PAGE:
Friday, 29 August 2014

Kate Bush and the Power of Words

I went to see Kate Bush on Wednesday. It was an amazing experience that touched the audience in a way I have never seen before. Philippa Francis (writing as K.M. Lockwood) wrote a wonderful piece inspired by her visit to the show the night before. You can read it here.

I have seen many bands in my time. Hundreds, literally. It was my job at one point. I've become a little jaded. These days I would much rather go to the theatre than a concert. This was different. This was Kate Bush. Who knew she'd tour again? It was beautiful, extravagant, theatrical, of course. She was gorgeous, her voice pure and perfect. All these are things that have been said before and will be said again as more people go and more people write reviews.

This isn't a review. This is my response to the experience. Because the thing that struck me most was not the voice, the staging, the choice of songs - though all were wonderful. It was the emotion, such sheer depth of emotion both expressed by Kate and her band, but also by us, the audience members collectively and singularly. When she walked on stage, and she did so in a very unassuming way, I felt quite overwhelmed. When she started singing I almost burst into tears. And I wondered why. David Bowie is my ultimate hero (I went to the V&A exhibition 3 times. I first saw him when I was 16. I love him, basically). But I've never felt like crying when I listen to his music or when I've seen him perform. So what does Kate do; what does she bring that is so different? Emotion.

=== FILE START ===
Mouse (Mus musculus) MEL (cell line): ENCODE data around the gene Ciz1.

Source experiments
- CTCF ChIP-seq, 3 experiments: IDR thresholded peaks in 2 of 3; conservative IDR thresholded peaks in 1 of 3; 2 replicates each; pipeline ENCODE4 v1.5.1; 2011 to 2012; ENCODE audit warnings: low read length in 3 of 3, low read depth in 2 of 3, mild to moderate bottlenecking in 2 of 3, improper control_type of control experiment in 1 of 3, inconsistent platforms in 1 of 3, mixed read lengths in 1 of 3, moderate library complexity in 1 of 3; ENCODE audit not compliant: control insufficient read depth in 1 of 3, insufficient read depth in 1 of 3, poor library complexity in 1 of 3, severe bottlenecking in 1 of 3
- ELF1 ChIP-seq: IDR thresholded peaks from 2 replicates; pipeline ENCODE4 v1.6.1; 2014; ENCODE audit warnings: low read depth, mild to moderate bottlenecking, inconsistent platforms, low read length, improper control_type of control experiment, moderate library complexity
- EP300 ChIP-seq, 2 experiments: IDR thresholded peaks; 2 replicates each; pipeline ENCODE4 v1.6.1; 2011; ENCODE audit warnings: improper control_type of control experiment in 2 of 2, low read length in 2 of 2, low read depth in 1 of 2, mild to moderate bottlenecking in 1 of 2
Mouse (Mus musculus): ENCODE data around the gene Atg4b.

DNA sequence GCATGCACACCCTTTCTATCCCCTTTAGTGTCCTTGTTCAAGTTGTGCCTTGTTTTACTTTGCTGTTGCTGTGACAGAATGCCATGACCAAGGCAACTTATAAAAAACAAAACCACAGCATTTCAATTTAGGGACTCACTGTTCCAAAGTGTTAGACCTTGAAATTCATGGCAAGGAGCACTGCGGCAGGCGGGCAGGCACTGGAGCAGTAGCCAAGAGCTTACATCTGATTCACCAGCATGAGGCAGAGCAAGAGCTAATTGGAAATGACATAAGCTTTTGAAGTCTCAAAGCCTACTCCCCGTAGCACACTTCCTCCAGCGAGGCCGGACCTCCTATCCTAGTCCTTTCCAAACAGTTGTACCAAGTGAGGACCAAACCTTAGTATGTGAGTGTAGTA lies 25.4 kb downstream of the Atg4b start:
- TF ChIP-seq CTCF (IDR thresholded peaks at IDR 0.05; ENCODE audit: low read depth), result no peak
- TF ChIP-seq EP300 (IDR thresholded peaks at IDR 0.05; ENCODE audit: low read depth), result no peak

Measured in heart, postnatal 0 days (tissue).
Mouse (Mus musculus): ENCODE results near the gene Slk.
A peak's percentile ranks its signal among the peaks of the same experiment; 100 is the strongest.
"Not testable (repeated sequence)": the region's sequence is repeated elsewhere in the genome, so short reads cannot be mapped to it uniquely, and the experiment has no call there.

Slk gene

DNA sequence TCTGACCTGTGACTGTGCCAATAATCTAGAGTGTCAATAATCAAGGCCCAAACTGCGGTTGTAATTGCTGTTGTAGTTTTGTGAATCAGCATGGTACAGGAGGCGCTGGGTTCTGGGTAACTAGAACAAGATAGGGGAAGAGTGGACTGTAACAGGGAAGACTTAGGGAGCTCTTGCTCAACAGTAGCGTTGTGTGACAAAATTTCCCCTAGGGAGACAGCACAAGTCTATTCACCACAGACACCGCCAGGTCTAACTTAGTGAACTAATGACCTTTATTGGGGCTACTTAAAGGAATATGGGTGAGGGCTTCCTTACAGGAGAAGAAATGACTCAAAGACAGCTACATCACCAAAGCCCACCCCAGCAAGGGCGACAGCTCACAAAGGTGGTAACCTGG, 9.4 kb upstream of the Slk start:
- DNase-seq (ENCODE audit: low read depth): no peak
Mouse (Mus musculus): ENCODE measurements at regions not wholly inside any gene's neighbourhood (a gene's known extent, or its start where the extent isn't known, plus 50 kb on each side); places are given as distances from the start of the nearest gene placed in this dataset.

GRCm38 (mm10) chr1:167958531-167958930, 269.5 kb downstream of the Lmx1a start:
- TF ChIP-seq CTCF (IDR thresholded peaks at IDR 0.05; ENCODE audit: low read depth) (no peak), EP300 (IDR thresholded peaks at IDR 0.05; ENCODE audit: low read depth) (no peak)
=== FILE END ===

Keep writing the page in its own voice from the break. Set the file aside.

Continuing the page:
This a woman with incredible songwriting skills. The music is fantastic, but I think the emotion she portrays is through her lyrics. The power of her words hold the emotion. Cloudbusting makes me cry. I have no idea why. Perhaps it's because she so perfectly captures the depth of feeling between the boy and his father. Perhaps it's because I 'get' their relationship, I feel their love, their pain.

I hid my yo-yo
In the garden
I can't hide you
From the government
Oh, God, Daddy
I won't forget

Written by Kate Bush / Lyrics © EMI Music Publishing

She writes with an honesty, a purity and a beauty that touches you, and lets you empathise with the character she sings about. Judging from the audience's reaction on Wednesday, she speaks to people of all ages, from all walks of life. We were all lifted by her songs. So is this something that only happens with music? Do you need to hear the lyrics with accompaniment to be so moved? No. It happens in film. It happens with books. With film you're given the same image as the person next to you. With music you're given more of a complete picture but it's open to interpretation. With books, the words must speak for themselves.

David Almond is one of the most lyrical writers I've had the pleasure to read. I wept buckets at the end of Kit's Wilderness. Without giving away the (fantastic) ending, it's all about belief, hope, trust. Some writers can capture emotion through the eyes of their characters, some in the beautiful choice of words. The words the writer chooses have the power to reach out and both deliver you to a new world and to echo feelings inside you. A writer who can do that, either through the written word or through song, will truly tap into your emotions and create a bond that is long lasting. A bond Kate Bush has managed to keep with her live audience even after a 35 year absence.

Right, now to find the tissues....


  1. Not self-indulgent, you ninny - lovely.

  2. definitely not self-indulgent, really thought provoking. Brilliant post!

  3. Great Post Sue, wish I'd been there.
    It's true isn't it it's the emotion that lifts a performance as much as a text.


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